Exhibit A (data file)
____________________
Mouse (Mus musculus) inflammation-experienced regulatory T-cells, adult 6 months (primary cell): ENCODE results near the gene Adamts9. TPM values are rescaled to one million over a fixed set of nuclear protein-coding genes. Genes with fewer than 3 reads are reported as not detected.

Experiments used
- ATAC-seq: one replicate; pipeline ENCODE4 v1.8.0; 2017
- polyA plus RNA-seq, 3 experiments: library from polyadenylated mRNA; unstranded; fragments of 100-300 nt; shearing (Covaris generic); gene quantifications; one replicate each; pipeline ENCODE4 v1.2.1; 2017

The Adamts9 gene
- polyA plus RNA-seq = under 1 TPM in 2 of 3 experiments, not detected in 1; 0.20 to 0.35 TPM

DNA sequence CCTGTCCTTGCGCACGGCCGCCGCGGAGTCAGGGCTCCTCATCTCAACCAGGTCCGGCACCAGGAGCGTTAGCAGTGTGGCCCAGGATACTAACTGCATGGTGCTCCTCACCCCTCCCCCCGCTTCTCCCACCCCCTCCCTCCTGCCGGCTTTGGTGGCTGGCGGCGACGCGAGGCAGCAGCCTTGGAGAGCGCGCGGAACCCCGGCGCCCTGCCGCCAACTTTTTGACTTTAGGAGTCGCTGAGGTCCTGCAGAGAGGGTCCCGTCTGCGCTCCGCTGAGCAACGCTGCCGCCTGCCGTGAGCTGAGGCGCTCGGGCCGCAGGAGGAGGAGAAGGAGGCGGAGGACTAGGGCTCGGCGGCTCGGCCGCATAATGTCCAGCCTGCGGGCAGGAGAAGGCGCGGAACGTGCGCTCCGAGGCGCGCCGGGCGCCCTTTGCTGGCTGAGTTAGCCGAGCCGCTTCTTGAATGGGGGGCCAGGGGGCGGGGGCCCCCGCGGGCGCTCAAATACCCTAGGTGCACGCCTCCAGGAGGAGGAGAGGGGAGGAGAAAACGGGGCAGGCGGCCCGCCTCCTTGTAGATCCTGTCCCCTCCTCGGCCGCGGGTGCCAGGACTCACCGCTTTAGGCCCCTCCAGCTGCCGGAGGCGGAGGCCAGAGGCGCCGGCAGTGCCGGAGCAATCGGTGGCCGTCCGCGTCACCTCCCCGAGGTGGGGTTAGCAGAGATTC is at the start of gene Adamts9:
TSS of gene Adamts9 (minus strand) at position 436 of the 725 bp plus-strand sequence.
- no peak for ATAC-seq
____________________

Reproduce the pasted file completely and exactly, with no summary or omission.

Mouse (Mus musculus) inflammation-experienced regulatory T-cells, adult 6 months (primary cell): ENCODE results near the gene Adamts9. TPM values are rescaled to one million over a fixed set of nuclear protein-coding genes. Genes with fewer than 3 reads are reported as not detected.

Experiments used
- ATAC-seq: one replicate; pipeline ENCODE4 v1.8.0; 2017
- polyA plus RNA-seq, 3 experiments: library from polyadenylated mRNA; unstranded; fragments of 100-300 nt; shearing (Covaris generic); gene quantifications; one replicate each; pipeline ENCODE4 v1.2.1; 2017

The Adamts9 gene
- polyA plus RNA-seq = under 1 TPM in 2 of 3 experiments, not detected in 1; 0.20 to 0.35 TPM

DNA sequence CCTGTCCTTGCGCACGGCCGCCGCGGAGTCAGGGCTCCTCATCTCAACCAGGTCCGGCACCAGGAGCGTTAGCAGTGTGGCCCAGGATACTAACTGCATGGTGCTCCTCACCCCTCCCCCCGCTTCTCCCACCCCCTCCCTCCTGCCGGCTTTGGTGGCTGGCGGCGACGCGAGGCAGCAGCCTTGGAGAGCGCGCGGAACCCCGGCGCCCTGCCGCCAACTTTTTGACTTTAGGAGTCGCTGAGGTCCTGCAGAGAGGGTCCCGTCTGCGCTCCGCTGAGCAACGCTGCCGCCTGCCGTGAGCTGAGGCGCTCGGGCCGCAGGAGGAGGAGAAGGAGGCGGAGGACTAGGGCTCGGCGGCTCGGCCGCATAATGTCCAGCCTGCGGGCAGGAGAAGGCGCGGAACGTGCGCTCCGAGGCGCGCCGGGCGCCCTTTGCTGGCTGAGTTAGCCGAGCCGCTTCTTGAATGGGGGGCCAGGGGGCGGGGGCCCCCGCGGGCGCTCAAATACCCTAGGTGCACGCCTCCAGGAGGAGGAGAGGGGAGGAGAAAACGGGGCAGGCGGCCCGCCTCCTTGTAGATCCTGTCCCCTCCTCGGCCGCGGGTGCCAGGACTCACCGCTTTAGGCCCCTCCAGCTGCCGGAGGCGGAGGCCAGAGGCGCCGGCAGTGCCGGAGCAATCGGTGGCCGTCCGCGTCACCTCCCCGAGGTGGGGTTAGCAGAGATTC is at the start of gene Adamts9:
TSS of gene Adamts9 (minus strand) at position 436 of the 725 bp plus-strand sequence.
- no peak for ATAC-seq